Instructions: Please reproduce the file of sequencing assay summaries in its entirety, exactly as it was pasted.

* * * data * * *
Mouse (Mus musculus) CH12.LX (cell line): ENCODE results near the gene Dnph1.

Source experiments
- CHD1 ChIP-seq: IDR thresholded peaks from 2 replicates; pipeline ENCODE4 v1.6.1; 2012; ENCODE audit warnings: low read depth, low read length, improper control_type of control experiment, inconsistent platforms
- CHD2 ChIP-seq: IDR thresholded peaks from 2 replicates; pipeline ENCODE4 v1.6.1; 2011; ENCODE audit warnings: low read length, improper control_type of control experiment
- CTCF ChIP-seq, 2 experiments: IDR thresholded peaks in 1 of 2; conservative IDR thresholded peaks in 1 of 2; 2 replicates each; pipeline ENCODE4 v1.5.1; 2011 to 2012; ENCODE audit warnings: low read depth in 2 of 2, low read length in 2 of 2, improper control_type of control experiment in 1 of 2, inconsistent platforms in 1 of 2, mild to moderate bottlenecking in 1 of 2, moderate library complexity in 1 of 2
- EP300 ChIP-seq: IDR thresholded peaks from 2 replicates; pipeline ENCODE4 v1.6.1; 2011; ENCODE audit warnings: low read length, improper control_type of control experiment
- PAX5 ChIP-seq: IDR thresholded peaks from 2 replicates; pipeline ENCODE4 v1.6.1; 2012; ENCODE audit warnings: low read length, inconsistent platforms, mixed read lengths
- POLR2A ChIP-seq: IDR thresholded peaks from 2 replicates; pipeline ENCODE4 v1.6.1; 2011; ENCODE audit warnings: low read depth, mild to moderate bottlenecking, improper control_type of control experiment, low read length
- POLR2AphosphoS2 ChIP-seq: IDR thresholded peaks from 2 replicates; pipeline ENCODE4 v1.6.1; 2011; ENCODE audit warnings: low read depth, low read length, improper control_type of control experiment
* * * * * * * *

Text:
Mouse (Mus musculus) CH12.LX (cell line): ENCODE results near the gene Dnph1.

Source experiments
- CHD1 ChIP-seq: IDR thresholded peaks from 2 replicates; pipeline ENCODE4 v1.6.1; 2012; ENCODE audit warnings: low read depth, low read length, improper control_type of control experiment, inconsistent platforms
- CHD2 ChIP-seq: IDR thresholded peaks from 2 replicates; pipeline ENCODE4 v1.6.1; 2011; ENCODE audit warnings: low read length, improper control_type of control experiment
- CTCF ChIP-seq, 2 experiments: IDR thresholded peaks in 1 of 2; conservative IDR thresholded peaks in 1 of 2; 2 replicates each; pipeline ENCODE4 v1.5.1; 2011 to 2012; ENCODE audit warnings: low read depth in 2 of 2, low read length in 2 of 2, improper control_type of control experiment in 1 of 2, inconsistent platforms in 1 of 2, mild to moderate bottlenecking in 1 of 2, moderate library complexity in 1 of 2
- EP300 ChIP-seq: IDR thresholded peaks from 2 replicates; pipeline ENCODE4 v1.6.1; 2011; ENCODE audit warnings: low read length, improper control_type of control experiment
- PAX5 ChIP-seq: IDR thresholded peaks from 2 replicates; pipeline ENCODE4 v1.6.1; 2012; ENCODE audit warnings: low read length, inconsistent platforms, mixed read lengths
- POLR2A ChIP-seq: IDR thresholded peaks from 2 replicates; pipeline ENCODE4 v1.6.1; 2011; ENCODE audit warnings: low read depth, mild to moderate bottlenecking, improper control_type of control experiment, low read length
- POLR2AphosphoS2 ChIP-seq: IDR thresholded peaks from 2 replicates; pipeline ENCODE4 v1.6.1; 2011; ENCODE audit warnings: low read depth, low read length, improper control_type of control experiment